• Navya Jagadish

Langsdorffia: the Vampire Plant

Not much is known about Langsdorffia plants, but from what is known, these plants seem to be very intricate and complex. The flowers are bright and red, yet the rest of the plant is nowhere near as flashy as Langsdorffia plants have no leaves. It just has gray tissue that goes through the soil, which does not look very appealing (2). There is a very gigantic contrast between the flashy sexual reproductive parts of the plant and the simple and basic parts of the rest of the plant.


The reason these plants are called vampire plants are because the underground roots of the Langsdorffia suck all of the nutrition out from the roots of the other plants around it, much like vampires do (2). This is why Langsdorffia are considered parasitic plants. These flowers are known to parasite about 23 different plant species such as trees, lianas and a species of cactus (1). This plant species is mostly found in Central and South America, specifically in Brazil. These flowers bloom during the dry season, during which they show up all over the place. Many flowers have both male and female parts to them, but these Langsdorffia flowers are either all male or all female.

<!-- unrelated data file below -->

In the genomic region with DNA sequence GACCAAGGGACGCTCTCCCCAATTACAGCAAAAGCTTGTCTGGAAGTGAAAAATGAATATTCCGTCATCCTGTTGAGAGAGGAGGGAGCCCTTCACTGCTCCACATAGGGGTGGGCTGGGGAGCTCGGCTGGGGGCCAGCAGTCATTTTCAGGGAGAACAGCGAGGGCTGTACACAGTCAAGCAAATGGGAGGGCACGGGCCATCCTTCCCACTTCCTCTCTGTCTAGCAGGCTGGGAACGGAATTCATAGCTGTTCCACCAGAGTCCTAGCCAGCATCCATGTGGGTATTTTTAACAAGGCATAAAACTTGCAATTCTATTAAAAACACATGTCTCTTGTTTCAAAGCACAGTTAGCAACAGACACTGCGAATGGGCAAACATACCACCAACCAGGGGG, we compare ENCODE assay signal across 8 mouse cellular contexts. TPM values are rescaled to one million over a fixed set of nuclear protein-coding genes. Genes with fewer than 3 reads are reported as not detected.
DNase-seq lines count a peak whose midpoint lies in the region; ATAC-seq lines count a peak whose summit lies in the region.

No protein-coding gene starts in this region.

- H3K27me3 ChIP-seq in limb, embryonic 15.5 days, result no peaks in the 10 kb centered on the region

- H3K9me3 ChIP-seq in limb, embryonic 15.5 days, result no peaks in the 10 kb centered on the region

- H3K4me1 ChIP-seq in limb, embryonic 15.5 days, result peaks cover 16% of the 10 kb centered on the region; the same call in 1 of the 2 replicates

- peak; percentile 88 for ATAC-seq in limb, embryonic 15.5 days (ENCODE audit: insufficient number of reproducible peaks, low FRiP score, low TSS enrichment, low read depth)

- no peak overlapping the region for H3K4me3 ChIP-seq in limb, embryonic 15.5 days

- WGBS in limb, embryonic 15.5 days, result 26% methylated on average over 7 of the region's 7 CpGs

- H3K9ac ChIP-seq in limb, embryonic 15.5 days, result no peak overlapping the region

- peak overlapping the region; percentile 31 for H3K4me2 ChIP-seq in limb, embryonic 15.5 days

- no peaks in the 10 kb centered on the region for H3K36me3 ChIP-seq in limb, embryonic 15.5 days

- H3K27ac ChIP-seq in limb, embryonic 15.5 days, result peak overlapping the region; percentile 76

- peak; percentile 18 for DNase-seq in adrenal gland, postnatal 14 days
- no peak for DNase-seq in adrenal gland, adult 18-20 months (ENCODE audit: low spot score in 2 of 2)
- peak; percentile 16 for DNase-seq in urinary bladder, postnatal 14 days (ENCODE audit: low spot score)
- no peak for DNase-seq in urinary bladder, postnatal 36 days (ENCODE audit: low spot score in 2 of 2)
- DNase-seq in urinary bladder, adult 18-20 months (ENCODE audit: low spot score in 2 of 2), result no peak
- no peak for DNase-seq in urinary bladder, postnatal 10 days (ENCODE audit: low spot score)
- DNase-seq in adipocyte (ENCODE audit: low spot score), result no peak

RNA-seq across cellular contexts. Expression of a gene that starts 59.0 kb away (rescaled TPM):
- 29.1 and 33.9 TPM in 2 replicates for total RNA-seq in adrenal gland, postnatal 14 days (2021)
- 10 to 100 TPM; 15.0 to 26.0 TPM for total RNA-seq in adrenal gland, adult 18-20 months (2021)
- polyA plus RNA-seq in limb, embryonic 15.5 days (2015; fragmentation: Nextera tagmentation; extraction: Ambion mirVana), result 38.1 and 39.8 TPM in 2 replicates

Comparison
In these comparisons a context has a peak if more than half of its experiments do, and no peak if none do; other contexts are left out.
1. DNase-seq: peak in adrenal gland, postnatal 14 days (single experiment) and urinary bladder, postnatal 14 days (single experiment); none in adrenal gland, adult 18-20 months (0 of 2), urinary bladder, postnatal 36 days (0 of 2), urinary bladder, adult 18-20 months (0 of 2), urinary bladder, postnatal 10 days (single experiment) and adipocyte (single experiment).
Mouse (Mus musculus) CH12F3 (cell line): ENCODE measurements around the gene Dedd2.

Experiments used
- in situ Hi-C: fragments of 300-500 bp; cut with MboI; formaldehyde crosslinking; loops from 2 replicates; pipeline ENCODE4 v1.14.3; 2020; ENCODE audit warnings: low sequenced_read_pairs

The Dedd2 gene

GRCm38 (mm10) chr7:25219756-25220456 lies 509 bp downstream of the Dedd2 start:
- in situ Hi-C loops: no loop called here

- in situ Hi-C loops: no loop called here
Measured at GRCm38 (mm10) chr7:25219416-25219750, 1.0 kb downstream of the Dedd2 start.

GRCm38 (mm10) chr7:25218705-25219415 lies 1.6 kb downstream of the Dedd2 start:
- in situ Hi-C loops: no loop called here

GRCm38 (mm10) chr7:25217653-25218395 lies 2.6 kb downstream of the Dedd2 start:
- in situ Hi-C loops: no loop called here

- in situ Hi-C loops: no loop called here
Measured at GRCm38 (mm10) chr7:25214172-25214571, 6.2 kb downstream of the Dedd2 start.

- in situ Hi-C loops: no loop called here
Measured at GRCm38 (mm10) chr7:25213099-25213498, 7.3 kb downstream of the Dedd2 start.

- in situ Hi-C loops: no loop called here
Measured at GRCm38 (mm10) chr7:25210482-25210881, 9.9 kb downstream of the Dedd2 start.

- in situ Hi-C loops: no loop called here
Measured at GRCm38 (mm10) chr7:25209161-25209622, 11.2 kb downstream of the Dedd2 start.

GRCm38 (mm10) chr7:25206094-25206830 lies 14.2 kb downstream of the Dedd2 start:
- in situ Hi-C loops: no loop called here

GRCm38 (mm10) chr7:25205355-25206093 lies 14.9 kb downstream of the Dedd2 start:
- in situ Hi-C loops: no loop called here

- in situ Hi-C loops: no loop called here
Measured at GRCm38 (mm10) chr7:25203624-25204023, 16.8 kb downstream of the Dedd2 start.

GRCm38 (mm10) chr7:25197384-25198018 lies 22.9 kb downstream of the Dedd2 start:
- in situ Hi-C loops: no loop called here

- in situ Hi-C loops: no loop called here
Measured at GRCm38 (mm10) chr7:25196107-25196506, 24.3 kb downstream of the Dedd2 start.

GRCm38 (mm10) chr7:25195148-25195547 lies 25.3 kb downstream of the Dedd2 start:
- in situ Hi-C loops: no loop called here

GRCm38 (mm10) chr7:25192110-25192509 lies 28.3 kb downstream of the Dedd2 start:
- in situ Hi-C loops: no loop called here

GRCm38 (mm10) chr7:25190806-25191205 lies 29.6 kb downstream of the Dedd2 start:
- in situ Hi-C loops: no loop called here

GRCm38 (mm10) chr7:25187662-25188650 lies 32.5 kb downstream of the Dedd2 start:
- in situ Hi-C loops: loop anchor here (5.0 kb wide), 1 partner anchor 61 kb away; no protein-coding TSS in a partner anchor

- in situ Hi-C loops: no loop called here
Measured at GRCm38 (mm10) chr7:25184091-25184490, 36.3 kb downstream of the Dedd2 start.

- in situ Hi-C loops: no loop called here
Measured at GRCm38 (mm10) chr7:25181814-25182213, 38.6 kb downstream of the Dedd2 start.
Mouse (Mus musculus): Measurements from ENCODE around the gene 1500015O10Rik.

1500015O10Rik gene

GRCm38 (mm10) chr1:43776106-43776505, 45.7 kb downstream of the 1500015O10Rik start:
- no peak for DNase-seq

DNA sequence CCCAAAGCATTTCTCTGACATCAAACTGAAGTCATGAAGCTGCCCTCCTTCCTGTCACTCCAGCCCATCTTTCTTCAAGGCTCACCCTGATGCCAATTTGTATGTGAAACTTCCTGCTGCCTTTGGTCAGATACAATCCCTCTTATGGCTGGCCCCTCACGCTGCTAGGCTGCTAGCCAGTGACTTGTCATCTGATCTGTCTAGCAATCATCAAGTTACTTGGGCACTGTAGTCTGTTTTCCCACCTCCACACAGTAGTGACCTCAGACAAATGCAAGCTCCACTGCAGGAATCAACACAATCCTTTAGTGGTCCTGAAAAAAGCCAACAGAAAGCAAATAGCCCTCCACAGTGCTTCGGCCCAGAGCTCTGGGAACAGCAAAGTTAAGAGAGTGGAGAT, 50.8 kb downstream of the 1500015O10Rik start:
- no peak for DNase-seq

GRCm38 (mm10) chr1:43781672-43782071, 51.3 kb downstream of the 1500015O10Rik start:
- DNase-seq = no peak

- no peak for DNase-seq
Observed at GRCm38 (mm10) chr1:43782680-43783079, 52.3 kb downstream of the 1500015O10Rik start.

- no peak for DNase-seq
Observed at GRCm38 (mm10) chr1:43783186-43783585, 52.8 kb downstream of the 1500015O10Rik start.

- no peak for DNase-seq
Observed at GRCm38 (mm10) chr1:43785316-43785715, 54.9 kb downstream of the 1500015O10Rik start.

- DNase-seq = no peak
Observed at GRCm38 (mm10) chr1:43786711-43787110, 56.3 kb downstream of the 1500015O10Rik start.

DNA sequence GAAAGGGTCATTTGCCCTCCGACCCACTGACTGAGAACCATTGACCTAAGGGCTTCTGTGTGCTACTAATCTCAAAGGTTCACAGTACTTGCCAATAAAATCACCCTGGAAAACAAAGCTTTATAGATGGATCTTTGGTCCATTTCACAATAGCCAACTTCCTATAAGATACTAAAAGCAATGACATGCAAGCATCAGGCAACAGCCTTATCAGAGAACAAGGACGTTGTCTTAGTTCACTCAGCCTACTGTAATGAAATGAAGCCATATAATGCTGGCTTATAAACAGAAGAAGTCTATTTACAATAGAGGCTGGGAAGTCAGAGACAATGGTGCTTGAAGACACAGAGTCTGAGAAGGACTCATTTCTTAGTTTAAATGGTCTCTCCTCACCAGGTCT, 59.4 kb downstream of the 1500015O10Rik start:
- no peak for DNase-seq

The Langsdorffia is still a plant, so it gets pollinated. A study found that many different insects visit the flowers of the Langsdorffia such as ants, wasps and cockroaches. The Langsdorffia secretes a dilute nectar so it is enough to attract many insects, but those insects may not be the main pollinators of the plant (1). Scientists believe that the main pollinators of Langsdorffia are larger animals such as birds or smaller mammals.


Resources

1. Leung, Tommy. “Langsdorffia Hypogaea.” Langsdorffia Hypogaea, 1 Jan. 1970,

dailyparasite.blogspot.com/2017/05/langsdorffia-hypogaea.html.


2. Milius, Susan. “'Vampire' Parasite Challenges the Definition of a Plant.” Science News for Students, 14 Sept. 2020, www.sciencenewsforstudents.org/article/parasitic-plant-vampire-plant-definition.

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